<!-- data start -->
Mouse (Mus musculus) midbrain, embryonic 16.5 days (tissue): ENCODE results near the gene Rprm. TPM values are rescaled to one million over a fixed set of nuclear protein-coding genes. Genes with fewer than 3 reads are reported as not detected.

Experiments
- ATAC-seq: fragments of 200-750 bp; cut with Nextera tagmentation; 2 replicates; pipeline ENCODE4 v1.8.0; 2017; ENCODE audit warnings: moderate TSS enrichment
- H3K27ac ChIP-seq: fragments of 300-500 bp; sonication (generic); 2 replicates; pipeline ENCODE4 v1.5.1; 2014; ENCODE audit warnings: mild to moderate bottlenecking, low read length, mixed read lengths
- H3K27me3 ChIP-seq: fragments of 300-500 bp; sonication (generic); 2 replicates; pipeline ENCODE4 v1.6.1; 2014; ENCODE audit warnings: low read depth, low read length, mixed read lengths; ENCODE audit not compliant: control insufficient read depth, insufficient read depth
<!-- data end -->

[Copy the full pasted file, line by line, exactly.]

Mouse (Mus musculus) midbrain, embryonic 16.5 days (tissue): ENCODE results near the gene Rprm. TPM values are rescaled to one million over a fixed set of nuclear protein-coding genes. Genes with fewer than 3 reads are reported as not detected.

Experiments
- ATAC-seq: fragments of 200-750 bp; cut with Nextera tagmentation; 2 replicates; pipeline ENCODE4 v1.8.0; 2017; ENCODE audit warnings: moderate TSS enrichment
- H3K27ac ChIP-seq: fragments of 300-500 bp; sonication (generic); 2 replicates; pipeline ENCODE4 v1.5.1; 2014; ENCODE audit warnings: mild to moderate bottlenecking, low read length, mixed read lengths
- H3K27me3 ChIP-seq: fragments of 300-500 bp; sonication (generic); 2 replicates; pipeline ENCODE4 v1.6.1; 2014; ENCODE audit warnings: low read depth, low read length, mixed read lengths; ENCODE audit not compliant: control insufficient read depth, insufficient read depth